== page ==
The Society of German Natural Scientists and Physicians (GDNÄ) was also ambivalent about Herxheimer. As the first executive director in 1932, he was responsible for the 92nd meeting of the society and in this capacity gave an address to all participants. In the "Verhandlungen der Gesellschaft deutscher Naturforscher und Ärzte" published in 1933, however, the address of the first managing director was not printed,  contrary to what was custom in earlier and later conference volumes.​​​​​​​17 Nevertheless, Herxheimer was listed in the "negotiations" of 1934 as a member of the board for the scientific committee 1935/36.​​​​​​​18 There seems to be no discussion about a possible resignation in the few preserved minutes of the GDNÄ board meetings. Regarding the "movement of members," the minutes of the board meeting in Hanover on September 15, 1934, state in general terms: "It is regrettable that there has been a sharp decline in the number of members. Mr. Rassow reported that as a result of the difficult times and especially because of the departure of many non-Aryans, the number of members, which in the peak year of 1928 was around 8,000, had currently dropped to 4347."19

When Ferdinand Sauerbruch (1875-1951), as first chairman of the GDNÄ, gave the ceremonial address at the annual meeting in 1936, he did not mention Herxheimer in the act of commemoration for deceased members, even though his death may already have been known at that time. Ludwig Aschoff (1866-1942), the GDNÄ chairman in 1931/32, in turn only referred to Herxheimer's position as chairman of the DPG in his obituary: "The German Pathological Society elected him [Herxheimer] as its chairman at that time and thus paid him the greatest tribute. Circumstances of time and increasing illness caused him to resign as chairman."20

Trip to Africa

There is no clear answer to what Herxheimer's state of health actually was like in 1933. According to the current state of research, it is unlikely that his state of health influenced his decision to resign.21 All the same, it seems that Herxheimer had been suffering from a heart condition at the end of 1933.​​​​​​​22He traveled to Mombasa with his wife Gertrud, née von Pochinger (*1888), at the end of 1933.​​​​​​​23 He died of a heart attack in 1936 while on a recreational trip to Simons' Town near Cape Town (South Africa).24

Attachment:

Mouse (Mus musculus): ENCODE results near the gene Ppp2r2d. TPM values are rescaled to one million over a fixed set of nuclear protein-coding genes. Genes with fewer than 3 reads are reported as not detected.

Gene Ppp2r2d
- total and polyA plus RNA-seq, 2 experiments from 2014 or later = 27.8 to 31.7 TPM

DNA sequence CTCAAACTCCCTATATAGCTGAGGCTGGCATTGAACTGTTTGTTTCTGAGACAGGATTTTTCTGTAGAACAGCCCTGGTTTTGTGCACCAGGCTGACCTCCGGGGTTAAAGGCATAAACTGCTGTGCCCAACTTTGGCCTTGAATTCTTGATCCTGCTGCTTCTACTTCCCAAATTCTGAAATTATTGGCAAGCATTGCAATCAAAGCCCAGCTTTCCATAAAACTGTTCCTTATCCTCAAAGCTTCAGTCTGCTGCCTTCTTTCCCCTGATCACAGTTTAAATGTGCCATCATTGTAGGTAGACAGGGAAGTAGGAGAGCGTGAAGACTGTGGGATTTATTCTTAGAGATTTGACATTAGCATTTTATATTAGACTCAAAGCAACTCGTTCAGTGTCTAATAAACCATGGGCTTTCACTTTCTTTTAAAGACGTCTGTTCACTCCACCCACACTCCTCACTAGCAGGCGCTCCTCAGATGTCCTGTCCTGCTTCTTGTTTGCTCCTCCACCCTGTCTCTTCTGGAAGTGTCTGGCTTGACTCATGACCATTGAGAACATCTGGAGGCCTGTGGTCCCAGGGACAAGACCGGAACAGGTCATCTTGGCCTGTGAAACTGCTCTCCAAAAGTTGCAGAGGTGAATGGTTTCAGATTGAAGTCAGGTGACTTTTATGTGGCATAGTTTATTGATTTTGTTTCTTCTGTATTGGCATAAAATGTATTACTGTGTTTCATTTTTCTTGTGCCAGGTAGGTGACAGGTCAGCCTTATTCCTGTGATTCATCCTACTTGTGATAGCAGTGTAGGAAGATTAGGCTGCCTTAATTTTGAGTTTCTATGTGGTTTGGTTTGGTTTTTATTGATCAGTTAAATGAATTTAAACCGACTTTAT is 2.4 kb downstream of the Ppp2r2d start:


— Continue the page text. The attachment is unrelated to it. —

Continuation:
See (here and hereafter) Nils M. Franke and Karl-Friedrich Bürrig, Der Rücktritt Prof. Gotthold Herxheimers als Vorsitzender der Deutschen Pathologischen Gesellschaft 1933 in neuem Licht, in: Der Pathologe 40 (2019), p. 306–310; Peter Voswinckel (ed.), Biographisches Lexikon der hervorragenden Ärzte der letzten fünfzig Jahre von Isidor Fischer, third volume, Hildesheim 2002, p. 628–629; Horst Zoske, Herxheimer, Gotthold, in: Neue Deutsche Biographie 8 (1969), p. 727.See Renate Heuer and Siegbert Wolf (eds.), Die Juden der Frankfurter Universität, „Herxheimer, Karl“, pp. 167–170. Karl Herxheimer is the namesake of the Jarisch-Herxheimer reaction, which he observed together with Alfons Jarisch (1850-1902) in syphilis, and of the Karl Herxheimer Medal, the highest award bestowed by the German Dermatological Society.See Gotthold Herxheimer, Zur Casuistik der Sclerodermie, Diss. med. Greifswald 1896.See Ludwig Aschoff, Gotthold Herxheimer. 3.X.1872–24.II.1936, in: Verhandlungen der Deutschen Pathologischen Gesellschaft 29 (1936), pp. 381–386.See Franke/Bürrig, Rücktritt. A record of much of his work can be found in Aschoff, Herxheimer, pp. 383–386.See Gotthold Herxheimer, Grundriss der pathologischen Anatomie, Wiesbaden 131919 (and further editions); Gotthold Herxheimer, Krankheitslehre der Gegenwart. Strömungen und Forschungen in der Pathologie seit 1914, Dresden 1927; Gotthold Herxheimer, Stoffwechselkrankheiten. Fortbildungsvorträge über Stoffwechsel- und verwandte Krankheiten, Wiesbaden 1926; Gotthold Herxheimer, Technik der pathologisch-histologischen Untersuchung, Wiesbaden 1912.See for example Gotthold Herxheimer, Kultur, Medizin, Krankenhaus, in: Zeitschrift für Krankenanstalten 20 (1924); Gotthold Herxheimer, 100 Jahre Medizin im Rahmen deutscher Kultur, in: Westdeutsche Ärztezeitung 21 (1930); Gotthold Herxheimer, Rudolf Virchow und die Naturforscherversammlungen, in: Deutsche Medizinische Wochenschrift 58 (1932), pp. 1511–1513.Bayerisches Hauptstaatsarchiv (BHStA) (Bavarian Central State Archive) Munich, division IV War Archive, Kriegsstammrollen, 1914–1918, Volume 19835, Kriegsstammrolle u. Kriegsrangliste Volume 3.BHStA München, Abteilung IV Kriegsarchiv, Kriegsstammrollen, 1914–1918, Vol. 19835, Kriegsstammrolle u. Kriegsrangliste Vol. 3.See Franke/Bürrig, Rücktritt.The sources are ambiguous in this regard. Among other things, there is a written assertion by Herxheimer, dated April 1, 1933, in which he states that he is not a Jew; see Franke/Bürrig, Rücktritt (see footnote 1)See [Anton] Géronne, Gotthold Herxheimer zum 60. Geburtstage, 3. X. 1932, in: Deutsche Medizinische Wochenschrift 58 (1932), p. 1655.Archiv der Geschäftsstelle des Bundesverbandes Deutscher Pathologen e.V., DPG. Korrespondenz und Protokolle 1931–1933, Letter from Max Busch to Benno Gruber date April 12, 1933, cited in: Franke/Bürrig, Rücktritt.See Georg Dhom and Wolfgang Remmele, Wende der Geschichte 1933. Protokoll der Vorstandssitzung der Deutschen Pathologischen Gesellschaft (Minutes of the board meeting of the German Pathological Society) of April 18, 1933 in Wiesbaden, in: Pathologe 25 (2004), p. 245–249.See Werner Hueck, Opening Speech, in: Verhandlungen der Deutschen Gesellschaft für Pathologie 27 (1934), pp. 1–6, see: p. 6.See Curt Froboese, Opening address, in: Verhandlungen der Deutschen Gesellschaft für Pathologie 37 (1954), pp. 1–4, see: p. 4.See Verhandlungen der Gesellschaft deutscher Naturforscher und Ärzte, 92. Versammlung zu Wiesbaden und Mainz vom 25. Bis zum 29. September 1932, Berlin 1933.Cf. Verhandlungen der Gesellschaft deutscher Naturforscher und Ärzte, 93. Versammlung zu Hannover vom 16. Bis zum 20. September 1934, Berlin 1935.Archive of the Deutsches Museum Munich, FA016/1050, Niederschrift der Vorstandssitzung am 15/09/1934 in Hannover, p. 6 (finformation kindly provided by email by Cert. documentalist Marlinde Schwarzenau, 3/18/2022).See Aschoff, Herxheimer.See Franke/Bürrig, Rücktritt.See Aschoff, Herxheimer.National Archive Hamburg, Hamburger Passagierlisten, Vol.: 373-7 I, VIII A 1 Vol.  421, p. 3288, microfilm number K_2002.See Franke/Bürrig, Rücktritt. See also Alfred Schwenkenbecher (1875–1963), who paid tribute to Herxheimer in his opening speech at the 48th DGIM Congress with the following words: "Our longstanding member, the Wiesbaden pathologist Prof. Gotthold Herxheimer, who enjoyed a world-wide reputation in his field, died suddenly in Cape Town of an attack of angina pectoris"; cf. Alfred Schwenkenbecher, Begrüssungsansprache, in: Verhandlungen der Deutschen Gesellschaft für Innere Medizin. 48. Kongress (1936), pp. 1–11; here: p. 9.